Intel has overclocking software which could really take the sting out of juicing up a CPU to perform better, and make the process more accessible to less tech-savvy types – but you can’t get hold of this app yet.
Why not? Well, as Tom’s Hardware reports, the ROC app (which stands for Real-time OverClocking) was shown off in a YouTube video by expert overclocker Der8auer, who got to play with the software during a visit to an Intel lab in Portland, Oregon. And for the moment, this application remains something that’s only used by Intel staff to internally test and play with CPUs – but we’re hoping that could change down the line.
Der8auer used ROC in conjunction with an Intel Core i9-13900HK processor, which is a (flagship) laptop chip – but the app can be used with any CPU, of course, desktop or mobile – and the results were extremely impressive.
The 13900HK could be driven to 5.8GHz and remained stable, on air cooling, with temperatures not exceeding 75C, and only when 6GHz was reached (Der8auer was working in 200MHz increments) did the laptop crash.
Remember, this is a laptop processor, not a desktop model, so these are eye-opening speeds indeed (achieved without exotic cooling).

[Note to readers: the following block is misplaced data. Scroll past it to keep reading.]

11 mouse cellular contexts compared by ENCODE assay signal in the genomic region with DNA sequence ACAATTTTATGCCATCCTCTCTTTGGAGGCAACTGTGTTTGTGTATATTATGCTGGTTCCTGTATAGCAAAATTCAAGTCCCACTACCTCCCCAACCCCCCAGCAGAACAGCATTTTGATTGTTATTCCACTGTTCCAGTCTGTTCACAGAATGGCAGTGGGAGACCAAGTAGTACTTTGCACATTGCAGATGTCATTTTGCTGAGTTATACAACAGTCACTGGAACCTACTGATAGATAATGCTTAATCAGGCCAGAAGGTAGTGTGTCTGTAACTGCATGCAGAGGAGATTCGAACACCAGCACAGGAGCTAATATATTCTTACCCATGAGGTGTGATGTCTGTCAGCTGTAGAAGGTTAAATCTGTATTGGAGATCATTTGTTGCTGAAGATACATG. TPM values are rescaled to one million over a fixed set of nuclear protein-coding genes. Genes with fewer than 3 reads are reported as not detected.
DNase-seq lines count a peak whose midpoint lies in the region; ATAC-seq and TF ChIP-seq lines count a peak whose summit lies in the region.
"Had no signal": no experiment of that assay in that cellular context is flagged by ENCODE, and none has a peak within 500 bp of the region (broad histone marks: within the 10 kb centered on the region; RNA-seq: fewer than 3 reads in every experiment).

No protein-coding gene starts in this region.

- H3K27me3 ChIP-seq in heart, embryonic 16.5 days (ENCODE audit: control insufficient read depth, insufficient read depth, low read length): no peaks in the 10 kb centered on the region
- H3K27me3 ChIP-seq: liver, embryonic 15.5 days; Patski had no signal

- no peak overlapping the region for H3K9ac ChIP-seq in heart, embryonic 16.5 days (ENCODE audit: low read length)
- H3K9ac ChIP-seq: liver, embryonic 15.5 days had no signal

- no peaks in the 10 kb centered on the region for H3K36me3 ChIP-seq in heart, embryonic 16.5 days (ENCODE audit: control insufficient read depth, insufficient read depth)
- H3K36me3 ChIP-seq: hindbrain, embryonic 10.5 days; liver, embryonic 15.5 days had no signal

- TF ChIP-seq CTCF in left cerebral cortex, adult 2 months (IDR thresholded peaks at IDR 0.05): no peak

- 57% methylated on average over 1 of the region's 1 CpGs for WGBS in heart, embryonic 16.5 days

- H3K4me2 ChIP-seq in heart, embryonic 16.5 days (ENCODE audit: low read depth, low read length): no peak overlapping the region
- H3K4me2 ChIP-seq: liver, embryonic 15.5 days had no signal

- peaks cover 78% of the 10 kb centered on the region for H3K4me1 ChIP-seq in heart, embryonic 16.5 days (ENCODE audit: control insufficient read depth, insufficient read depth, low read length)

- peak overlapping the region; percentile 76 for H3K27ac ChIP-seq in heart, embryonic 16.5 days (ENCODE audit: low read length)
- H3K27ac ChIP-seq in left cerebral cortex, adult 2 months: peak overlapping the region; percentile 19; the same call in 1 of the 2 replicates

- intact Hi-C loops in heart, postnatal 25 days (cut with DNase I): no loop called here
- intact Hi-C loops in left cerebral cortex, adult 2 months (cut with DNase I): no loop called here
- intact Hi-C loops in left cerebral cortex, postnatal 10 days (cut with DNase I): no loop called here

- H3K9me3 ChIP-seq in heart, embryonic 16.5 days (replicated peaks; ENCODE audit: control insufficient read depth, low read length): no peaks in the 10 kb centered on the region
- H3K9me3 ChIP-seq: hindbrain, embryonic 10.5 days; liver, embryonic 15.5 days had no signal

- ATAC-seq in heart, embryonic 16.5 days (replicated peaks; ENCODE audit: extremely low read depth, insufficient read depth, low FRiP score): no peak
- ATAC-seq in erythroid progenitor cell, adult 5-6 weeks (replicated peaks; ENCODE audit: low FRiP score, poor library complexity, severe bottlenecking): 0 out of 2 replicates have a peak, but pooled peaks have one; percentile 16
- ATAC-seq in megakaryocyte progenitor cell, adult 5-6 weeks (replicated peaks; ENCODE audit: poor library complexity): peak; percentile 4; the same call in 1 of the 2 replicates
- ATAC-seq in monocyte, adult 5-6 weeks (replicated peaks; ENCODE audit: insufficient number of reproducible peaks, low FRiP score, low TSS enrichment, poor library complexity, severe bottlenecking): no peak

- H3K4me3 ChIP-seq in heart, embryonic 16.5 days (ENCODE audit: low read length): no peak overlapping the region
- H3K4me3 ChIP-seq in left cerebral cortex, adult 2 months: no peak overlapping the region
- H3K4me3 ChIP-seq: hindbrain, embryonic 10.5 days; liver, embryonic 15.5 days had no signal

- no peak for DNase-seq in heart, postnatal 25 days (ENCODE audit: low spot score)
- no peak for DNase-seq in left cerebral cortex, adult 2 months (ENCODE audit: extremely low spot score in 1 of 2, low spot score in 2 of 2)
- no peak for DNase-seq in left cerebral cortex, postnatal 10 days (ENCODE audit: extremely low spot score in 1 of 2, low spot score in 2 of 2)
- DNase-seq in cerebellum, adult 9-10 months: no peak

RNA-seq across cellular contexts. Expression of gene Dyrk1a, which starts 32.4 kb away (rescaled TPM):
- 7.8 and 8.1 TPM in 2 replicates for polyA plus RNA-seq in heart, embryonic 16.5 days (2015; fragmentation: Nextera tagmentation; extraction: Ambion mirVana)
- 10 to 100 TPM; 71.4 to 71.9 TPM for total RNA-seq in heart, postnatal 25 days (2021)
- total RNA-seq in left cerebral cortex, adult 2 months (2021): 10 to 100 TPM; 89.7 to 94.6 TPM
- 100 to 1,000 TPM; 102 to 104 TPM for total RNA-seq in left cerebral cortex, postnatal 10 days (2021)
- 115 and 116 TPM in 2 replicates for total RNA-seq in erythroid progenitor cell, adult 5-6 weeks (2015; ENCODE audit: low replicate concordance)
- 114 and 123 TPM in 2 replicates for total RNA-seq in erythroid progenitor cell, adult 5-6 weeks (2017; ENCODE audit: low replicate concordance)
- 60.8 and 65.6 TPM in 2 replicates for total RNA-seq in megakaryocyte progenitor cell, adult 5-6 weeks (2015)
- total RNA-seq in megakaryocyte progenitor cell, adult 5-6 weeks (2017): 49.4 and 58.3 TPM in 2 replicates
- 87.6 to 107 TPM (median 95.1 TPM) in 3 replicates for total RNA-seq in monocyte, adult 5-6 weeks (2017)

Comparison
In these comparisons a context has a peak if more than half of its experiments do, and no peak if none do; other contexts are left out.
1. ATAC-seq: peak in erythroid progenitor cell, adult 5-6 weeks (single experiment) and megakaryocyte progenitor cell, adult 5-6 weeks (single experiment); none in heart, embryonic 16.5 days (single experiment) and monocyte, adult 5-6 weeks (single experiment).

Analysis: Intel could – and should – ROC the overclocking world
This again underlines what Intel’s 13th-generation silicon (Raptor Lake) is capable of in terms of overclocking (as well as performance), taking some considerable strides forward compared to the previous-gen (Alder Lake).
The trouble is, overclocking isn’t for everyone, but it certainly sounds like ROC takes some healthy steps towards making the process more widely accessible to desktop PC and laptop owners alike.
As Der8auer explains, ROC is like a slimmed-down version of Intel’s current XTU app (Extreme Tuning Utility), with a far more intuitive interface that is much easier to work with than XTU.
It sounds like something that really needs to be out there for everyone who has an Intel CPU to make use of, but thus far, the company hasn’t indicated any plans to release the app. That doesn’t mean it won’t happen, of course; and even if ROC itself isn’t debuted for public consumption, maybe the interface or some of the functionality will make its way across to XTU. Or we’ll see a different app entirely with some of ROC’s features.
At any rate, this is a promising glimpse that the future of overclocking could well be a much less intimidating place (keep those fingers crossed).